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Award Abstract #1254380

CAREER: Social Networks, Labor Markets and Agricultural Technology Adoption in Developing Countries

Divn Of Social and Economic Sciences
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Initial Amendment Date: February 19, 2013
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Latest Amendment Date: May 16, 2016
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Award Number: 1254380
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Award Instrument: Continuing grant
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Program Manager: Nancy A. Lutz
SES Divn Of Social and Economic Sciences
SBE Direct For Social, Behav & Economic Scie
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Start Date: March 1, 2013
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End Date: February 28, 2018 (Estimated)
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Awarded Amount to Date: $369,108.00
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Investigator(s): Lori Beaman l-beaman@northwestern.edu (Principal Investigator)
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Sponsor: Northwestern University
1801 Maple Ave.
Evanston, IL 60201-3149 (847)491-3003
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Program Reference Code(s): 1045, 9178, SMET
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Program Element Code(s): 1320



Proposal Title: CAREER: Social Networks, Labor Markets and Agricultural Technology Adoption in Developing Countries

Proposal Number: SES - 1254380

Principal Investigator: Beaman, Lori A.

This CAREER seeks to provide insights into how social networks affect economic behavior in developing countries in two key domains: labor markets and agricultural technology adoption.

The starting point for the first topic -social networks and labor markets- is that a large body of evidence shows that the quantity and quality of an individual's social network influences his or her labor market outcomes. Theory suggests social networks may exist in order to address market failures such as asymmetric information. Previous work by the Principal Investigator (PI) supports that individuals have useful information about fellow network members. However, the use of social networks in hiring decisions may reinforce existing inequalities, as those with few or poor-quality network connections could be further isolated from job opportunities. Women in particular report using social networks less often and also have worse labor market outcomes on average. Using a recruitment experiment in Malawi, the project looks at whether women are disadvantaged by referrals, and if so, why?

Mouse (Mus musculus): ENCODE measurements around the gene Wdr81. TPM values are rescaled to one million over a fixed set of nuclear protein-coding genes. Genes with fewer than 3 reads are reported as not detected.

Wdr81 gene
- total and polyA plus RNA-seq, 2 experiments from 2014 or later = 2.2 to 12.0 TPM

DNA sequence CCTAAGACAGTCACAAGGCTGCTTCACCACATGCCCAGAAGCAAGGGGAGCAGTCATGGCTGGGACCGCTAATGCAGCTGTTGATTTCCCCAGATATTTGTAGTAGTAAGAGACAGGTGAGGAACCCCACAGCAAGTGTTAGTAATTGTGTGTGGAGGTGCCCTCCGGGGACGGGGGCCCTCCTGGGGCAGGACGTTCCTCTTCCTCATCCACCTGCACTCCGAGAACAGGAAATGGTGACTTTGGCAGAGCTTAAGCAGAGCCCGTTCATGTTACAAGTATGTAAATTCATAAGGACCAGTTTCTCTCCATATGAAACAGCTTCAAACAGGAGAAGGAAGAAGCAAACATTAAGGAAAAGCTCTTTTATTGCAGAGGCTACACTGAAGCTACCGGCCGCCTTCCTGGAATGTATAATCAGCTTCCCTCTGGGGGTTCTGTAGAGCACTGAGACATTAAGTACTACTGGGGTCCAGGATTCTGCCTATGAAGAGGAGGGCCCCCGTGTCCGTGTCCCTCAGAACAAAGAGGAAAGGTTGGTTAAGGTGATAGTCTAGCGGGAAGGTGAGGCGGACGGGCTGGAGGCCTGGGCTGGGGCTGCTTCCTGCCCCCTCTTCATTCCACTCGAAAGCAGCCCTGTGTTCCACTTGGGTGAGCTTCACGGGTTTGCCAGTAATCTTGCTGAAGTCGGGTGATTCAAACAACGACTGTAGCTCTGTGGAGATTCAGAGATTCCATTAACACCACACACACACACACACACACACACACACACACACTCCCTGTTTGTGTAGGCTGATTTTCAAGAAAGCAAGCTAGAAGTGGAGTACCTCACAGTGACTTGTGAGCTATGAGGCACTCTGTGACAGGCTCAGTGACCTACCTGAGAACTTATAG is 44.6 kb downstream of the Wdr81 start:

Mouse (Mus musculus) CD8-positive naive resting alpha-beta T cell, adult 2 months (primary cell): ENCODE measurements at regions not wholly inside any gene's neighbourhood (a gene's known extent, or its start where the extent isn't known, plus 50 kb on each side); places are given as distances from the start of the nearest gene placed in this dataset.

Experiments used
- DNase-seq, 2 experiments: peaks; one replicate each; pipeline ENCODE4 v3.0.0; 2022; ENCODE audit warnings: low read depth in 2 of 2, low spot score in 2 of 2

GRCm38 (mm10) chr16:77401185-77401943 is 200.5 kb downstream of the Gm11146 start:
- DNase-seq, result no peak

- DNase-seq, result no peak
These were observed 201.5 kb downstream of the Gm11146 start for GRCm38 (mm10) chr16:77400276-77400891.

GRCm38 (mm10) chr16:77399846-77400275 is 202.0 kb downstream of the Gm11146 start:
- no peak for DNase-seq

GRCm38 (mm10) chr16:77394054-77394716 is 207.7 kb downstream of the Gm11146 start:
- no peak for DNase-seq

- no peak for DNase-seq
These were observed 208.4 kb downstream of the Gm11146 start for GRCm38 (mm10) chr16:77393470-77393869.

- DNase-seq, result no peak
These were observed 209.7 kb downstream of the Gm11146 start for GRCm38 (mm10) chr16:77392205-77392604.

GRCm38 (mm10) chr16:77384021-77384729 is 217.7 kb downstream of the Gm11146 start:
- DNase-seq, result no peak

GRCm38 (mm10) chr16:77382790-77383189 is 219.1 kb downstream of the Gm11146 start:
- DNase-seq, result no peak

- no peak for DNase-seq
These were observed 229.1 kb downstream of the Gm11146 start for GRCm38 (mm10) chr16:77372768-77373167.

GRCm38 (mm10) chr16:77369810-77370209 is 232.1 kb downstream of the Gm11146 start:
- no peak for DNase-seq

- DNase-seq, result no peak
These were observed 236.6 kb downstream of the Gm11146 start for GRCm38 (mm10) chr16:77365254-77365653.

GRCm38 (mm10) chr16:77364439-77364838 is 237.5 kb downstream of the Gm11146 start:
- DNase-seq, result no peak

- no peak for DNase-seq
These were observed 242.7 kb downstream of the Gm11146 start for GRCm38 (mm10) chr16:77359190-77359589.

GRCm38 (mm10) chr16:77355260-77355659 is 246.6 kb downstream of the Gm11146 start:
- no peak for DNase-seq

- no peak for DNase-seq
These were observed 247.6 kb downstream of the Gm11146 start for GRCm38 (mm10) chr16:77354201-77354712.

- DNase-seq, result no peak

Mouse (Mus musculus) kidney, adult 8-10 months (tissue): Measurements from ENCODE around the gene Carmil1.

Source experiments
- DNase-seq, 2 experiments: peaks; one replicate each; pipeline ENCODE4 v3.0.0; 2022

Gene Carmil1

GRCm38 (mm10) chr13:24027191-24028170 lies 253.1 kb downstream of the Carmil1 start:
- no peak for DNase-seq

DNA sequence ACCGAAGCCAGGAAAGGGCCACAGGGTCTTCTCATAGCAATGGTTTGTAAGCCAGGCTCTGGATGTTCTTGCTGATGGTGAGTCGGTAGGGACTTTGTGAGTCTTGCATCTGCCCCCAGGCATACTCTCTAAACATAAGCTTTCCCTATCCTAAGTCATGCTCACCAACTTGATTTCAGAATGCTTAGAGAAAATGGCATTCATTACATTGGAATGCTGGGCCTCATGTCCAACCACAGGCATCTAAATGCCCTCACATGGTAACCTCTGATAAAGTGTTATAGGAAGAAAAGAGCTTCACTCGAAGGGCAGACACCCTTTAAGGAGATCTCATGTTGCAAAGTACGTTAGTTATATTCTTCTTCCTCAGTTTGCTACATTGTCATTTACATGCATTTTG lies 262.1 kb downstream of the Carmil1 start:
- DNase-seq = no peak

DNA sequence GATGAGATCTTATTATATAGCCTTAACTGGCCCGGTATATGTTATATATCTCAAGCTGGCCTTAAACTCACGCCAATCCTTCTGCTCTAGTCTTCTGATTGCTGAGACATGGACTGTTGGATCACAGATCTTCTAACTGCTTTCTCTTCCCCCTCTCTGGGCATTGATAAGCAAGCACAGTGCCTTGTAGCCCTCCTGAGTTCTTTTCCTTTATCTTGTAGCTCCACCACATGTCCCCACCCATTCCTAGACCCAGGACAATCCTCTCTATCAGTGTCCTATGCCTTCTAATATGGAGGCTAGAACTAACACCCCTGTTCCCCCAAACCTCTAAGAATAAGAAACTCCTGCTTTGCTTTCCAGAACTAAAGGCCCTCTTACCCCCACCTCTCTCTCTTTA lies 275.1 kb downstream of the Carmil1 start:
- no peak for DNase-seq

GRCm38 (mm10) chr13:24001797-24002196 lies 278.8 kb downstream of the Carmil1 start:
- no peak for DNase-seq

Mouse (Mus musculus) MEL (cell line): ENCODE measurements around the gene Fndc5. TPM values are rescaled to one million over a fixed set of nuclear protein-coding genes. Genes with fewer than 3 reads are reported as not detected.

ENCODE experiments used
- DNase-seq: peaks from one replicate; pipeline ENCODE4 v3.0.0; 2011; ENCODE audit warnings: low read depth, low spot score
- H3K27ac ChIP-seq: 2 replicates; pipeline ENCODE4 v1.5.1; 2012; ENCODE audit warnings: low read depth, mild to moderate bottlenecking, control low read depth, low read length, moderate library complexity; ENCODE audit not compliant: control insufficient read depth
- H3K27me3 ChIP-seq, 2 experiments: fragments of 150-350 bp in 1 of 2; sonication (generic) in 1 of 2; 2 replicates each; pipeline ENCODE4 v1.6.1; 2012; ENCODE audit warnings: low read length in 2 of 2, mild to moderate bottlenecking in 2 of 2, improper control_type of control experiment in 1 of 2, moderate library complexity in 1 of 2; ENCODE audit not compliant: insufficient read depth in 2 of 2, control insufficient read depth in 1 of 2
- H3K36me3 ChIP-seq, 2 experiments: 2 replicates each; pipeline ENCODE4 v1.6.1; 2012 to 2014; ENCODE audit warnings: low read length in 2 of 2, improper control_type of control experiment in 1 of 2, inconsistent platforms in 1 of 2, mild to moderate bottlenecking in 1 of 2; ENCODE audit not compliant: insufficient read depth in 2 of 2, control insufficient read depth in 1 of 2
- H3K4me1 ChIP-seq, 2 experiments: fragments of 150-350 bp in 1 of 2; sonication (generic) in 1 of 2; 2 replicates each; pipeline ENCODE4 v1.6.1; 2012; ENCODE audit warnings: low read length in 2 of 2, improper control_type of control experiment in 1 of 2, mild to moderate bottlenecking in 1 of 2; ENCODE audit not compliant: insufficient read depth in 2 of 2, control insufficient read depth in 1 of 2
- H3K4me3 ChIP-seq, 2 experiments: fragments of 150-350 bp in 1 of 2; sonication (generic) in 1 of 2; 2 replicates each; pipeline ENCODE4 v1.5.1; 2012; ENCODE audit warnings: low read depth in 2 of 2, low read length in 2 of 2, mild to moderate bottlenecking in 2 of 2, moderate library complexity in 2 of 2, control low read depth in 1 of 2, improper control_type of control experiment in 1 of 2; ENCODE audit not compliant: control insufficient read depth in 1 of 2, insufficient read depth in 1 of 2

The second area is agricultural technology adoption: An important puzzle in development economics is why farmers do not use simple and seemingly profit-enhancing technologies. While there may be numerous constraints to technology adoption, imperfect information about the technologies could be an important factor. This project asks how social networks can be harnessed to improve the dissemination of information. The research also relates to recent work in economic theory on how network structure affects the diffusion process. Several interrelated projects in this area seek to answer empirical questions, including: 1) Do individuals with more agricultural experience generate positive spillovers to their neighbors? 2) Can agricultural extension agents partner with well-connected farmers to increase technology adoption? 3) Which social network characteristics (betweenness, degree, eigenvector centrality) of seed farmers most influence diffusion of information on new agricultural technologies? 4) Does targeting well-connected farmers come at the cost of increased inequality of knowledge within rural villages? These projects all employ novel data collected to precisely answer these questions, including social network censuses of many villages in Mali and Malawi. New methodologies are also used, such as integrating theory into a field experiment by using simulation of diffusion models and baseline social network data to determine which farmers in Malawi should receive training on new technologies.

Broader Impacts: One limitation of much of the previous research on social networks is that there are few policy implications. Policymakers can rarely alter people?s social networks. An objective of this CAREER project is to find ways in which policymakers can use the deep social networks which exist in developing country contexts to improve the effectiveness of policy --in particular to increase the adoption of simple agricultural technologies which can raise incomes and reduce poverty.


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